The last week has been so very beautiful. I hope that all of you have been soaking up sun or taking tree baths. (Tree baths are a Japanese idea of hanging out with trees as a healing modality – basically walking amongst trees breathing the air made by trees.) A year ago this week, the Family Daire loaded up for our first vacation in 8 years. We drove down the Oregon Coast to the Redwoods, and came home via Crater Lake and Central Oregon. It was three weeks of Bliss. We drank up nature and each other with an enthusiastic thirst.
Our appreciation for each other was very high, we laughed, hiked, discussed everything, and studied the ecology of all the places we visited. We cooked great meals along the way in the VW’s little kitchen. We included wild foods that we foraged whenever we could, for instance making Nettle soup, and a Chickweed & Miner’s lettuce salad. We studied herbs – keying them out on our walks and reading about them at night. Our herbal first aid kit, which we had spent the winter making, soothed all our minor scrapes and maladies. One day we gathered mugwort, which we dried on the dashboard for the remainder of our trip. The mugwort gave all of us vivid dreams, which we discussed over homemade cappuccino and hot cocoa in the mornings while still snuggled into our bunks.
I am so glad we took the trip, especially knowing now what this year holds. It is probably the one grand vacation of our life together as a family. Sam was nearly tall enough to put his chin on my head, and Martin was just short enough still for me to rest my chin on his head. A transient moment.
The Japanese have a term for death by overwork – it is what happens when a person works long hours for extended periods of time without taking time off. Joe and I vowed on the redwood trip to make changes in our life and to work less. However, right when we returned from the trip, three full time bakers gave notice for different reasons – which meant that Joe and I spent the summer working 40-60 hours between Saturday and Tuesday at the bakery, and then Wednesday through Friday working on the Svensen Project with my Brother Tom. We met our goal, by getting the second floor built, the roof on and windows installed by October, but it was an exhilarating and exhausting horse race.
This year as I take time off from work to heal from cancer-ing and the treatments, I have been reflecting a lot on how work impacts health and wellbeing. Even if you love something it is possible to have too much of a good thing. Taking a camping vacation is such an opportunity to explore what is really important. It winnows away all the distractions and leaves just the essentials. After meeting your basic needs for food and shelter, you have time to just BE, with yourself, and with the loved ones you have with you. It gives you perspective on how precious life is.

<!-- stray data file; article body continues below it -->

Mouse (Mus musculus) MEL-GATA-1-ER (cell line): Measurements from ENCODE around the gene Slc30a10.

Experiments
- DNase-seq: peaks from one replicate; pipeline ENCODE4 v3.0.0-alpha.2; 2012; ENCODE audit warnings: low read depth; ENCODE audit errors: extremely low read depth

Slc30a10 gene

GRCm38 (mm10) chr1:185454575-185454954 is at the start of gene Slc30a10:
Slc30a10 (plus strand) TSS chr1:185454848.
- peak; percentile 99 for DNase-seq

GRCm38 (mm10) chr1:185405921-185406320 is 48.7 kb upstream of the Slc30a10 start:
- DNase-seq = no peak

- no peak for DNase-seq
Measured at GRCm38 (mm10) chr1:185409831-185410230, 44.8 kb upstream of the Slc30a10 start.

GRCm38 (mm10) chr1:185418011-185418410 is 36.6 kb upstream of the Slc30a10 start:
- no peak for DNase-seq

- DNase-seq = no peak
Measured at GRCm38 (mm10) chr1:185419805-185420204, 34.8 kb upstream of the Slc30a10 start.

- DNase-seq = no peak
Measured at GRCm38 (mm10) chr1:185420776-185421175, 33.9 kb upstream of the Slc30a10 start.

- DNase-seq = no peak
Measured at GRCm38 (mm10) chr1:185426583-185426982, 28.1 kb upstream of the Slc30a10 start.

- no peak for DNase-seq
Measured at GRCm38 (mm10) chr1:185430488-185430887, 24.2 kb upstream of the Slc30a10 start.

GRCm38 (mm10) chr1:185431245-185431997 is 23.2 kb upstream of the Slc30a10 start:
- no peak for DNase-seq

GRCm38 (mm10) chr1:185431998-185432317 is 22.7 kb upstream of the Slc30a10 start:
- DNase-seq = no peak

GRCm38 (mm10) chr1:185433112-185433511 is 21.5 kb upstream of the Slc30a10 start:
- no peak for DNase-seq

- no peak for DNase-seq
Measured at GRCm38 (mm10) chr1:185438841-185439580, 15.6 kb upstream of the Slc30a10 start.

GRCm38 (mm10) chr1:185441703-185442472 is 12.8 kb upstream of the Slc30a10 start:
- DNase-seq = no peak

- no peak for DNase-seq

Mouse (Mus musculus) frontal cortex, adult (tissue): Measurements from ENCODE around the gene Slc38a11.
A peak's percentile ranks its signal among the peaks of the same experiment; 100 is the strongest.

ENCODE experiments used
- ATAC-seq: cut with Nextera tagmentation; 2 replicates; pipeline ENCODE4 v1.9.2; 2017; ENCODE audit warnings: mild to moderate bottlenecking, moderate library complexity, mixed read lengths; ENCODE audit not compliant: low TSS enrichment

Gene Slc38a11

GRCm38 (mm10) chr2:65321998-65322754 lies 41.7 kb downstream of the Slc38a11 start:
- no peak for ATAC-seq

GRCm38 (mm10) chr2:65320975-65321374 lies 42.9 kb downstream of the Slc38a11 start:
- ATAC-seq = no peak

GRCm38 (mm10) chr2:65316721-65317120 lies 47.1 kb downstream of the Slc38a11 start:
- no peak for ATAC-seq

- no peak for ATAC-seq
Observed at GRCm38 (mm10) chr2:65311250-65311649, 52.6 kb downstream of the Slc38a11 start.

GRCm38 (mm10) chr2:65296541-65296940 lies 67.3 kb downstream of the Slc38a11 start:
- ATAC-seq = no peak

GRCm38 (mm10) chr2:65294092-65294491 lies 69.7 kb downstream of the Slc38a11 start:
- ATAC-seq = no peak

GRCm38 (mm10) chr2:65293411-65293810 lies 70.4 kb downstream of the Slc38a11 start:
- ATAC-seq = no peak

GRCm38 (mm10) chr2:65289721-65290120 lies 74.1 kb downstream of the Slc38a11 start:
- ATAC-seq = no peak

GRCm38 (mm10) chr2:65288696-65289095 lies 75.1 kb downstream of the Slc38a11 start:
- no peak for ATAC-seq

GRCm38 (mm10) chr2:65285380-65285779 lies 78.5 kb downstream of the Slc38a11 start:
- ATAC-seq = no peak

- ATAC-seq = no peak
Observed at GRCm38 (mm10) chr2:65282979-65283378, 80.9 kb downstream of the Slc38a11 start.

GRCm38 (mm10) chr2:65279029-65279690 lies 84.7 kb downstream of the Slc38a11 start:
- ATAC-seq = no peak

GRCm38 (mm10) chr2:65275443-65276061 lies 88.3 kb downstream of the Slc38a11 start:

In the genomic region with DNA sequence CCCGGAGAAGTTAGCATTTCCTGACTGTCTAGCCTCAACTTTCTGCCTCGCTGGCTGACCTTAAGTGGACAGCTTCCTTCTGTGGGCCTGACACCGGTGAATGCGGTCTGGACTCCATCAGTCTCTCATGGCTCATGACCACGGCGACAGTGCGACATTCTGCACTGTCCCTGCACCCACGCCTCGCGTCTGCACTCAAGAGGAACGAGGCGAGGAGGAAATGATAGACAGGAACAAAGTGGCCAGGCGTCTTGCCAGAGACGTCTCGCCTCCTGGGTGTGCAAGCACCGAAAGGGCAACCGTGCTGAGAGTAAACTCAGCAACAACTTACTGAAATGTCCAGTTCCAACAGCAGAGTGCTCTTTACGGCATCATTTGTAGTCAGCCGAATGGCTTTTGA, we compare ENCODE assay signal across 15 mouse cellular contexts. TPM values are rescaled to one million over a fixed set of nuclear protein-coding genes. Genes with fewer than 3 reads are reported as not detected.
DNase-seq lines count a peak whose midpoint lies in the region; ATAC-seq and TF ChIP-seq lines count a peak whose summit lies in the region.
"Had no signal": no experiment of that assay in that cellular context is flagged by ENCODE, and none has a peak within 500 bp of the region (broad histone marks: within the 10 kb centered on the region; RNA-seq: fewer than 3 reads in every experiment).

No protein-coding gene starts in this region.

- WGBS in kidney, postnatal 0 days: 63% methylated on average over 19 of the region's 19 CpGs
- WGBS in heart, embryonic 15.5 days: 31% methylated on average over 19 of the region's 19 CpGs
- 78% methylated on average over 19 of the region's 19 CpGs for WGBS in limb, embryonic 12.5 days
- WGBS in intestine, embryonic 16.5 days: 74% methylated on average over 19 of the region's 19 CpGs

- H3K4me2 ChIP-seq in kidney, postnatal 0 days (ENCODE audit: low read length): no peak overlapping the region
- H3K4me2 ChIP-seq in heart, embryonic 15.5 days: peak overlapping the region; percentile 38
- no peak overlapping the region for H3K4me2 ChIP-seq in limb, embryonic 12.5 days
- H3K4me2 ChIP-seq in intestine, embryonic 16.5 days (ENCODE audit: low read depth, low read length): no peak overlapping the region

This weekend we camped out at Svensen. Joe and I slept in the VW and the Boys slept in the upstairs of the house – which is still just a big box. Our plans to spend the winter working on the interior were obviously supplanted by this Pooka ride. It was wonderful to hang out around the fire looking at the stars and the nearly full moon. A neighbor out there has Guinea Fowl, whose meowing cries lend an exotic quality to the neighborhood. Taking a bit of time “away”- even just to Svensen, gave me a bit of a chance to recapture some of the perspective from the redwood trip. As I enter into these last two weeks prior to my surgery I feel called to more contemplation, and more time in nature.
Joe and I went into Portland this past week for three appointments, first visiting the beautiful Hai Shan Clinic in Corbett for my new pre-surgery TCM formula, and then into the city to gather information on my next steps with a surgeon, and the radiation oncologist. Lots to think about. The changes to my supplements and formulas from both Dr. Allderdice and Dr. Metro are geared towards detoxing my body, supporting my body during surgery and recovery, and to trying to suppress metastasis. Cancer-ing cells are dangerous not so much because of their enthusiastic growing problem, as for their tendency towards wanderlust. Surgery stirs things up, and can actually promote future metastasis. This makes for a vulnerable period in the cancer-ing journey. It also is why they usually place chemo treatments post surgery. To “clean up any stray cancer cells.”
I am feeling good about my chances of living a long life post treatments without reoccurrence – and reassured by the actions I am taking with the help of my complementary medicine team. Even though I have a crazy number of pills (43!!!) to take every day – plus drinking my little espresso cups of what we affectionately call swamp tea. The number of supplements will be way less crazy after surgery.
I am feeling the effects of the gentle detox agents – which make me a bit more bleary than I was prior to starting, luckily not so bleary that I can’t go outside. Joe and I took a loop walk at dawn today. All our favorite birds were there with us. I realized while walking that anytime I started to think about the future or the past I missed a section of the walk. When I concentrated on observing nature I felt much more fully present and calm. So spending time outside seems to be just what I need.
For now I will retreat into the beauty that surrounds me here at the mouth of the Columbia River – with gratitude for the incredible trip we took a year ago. May the call of the wild bring you a tree bath or two in the coming days.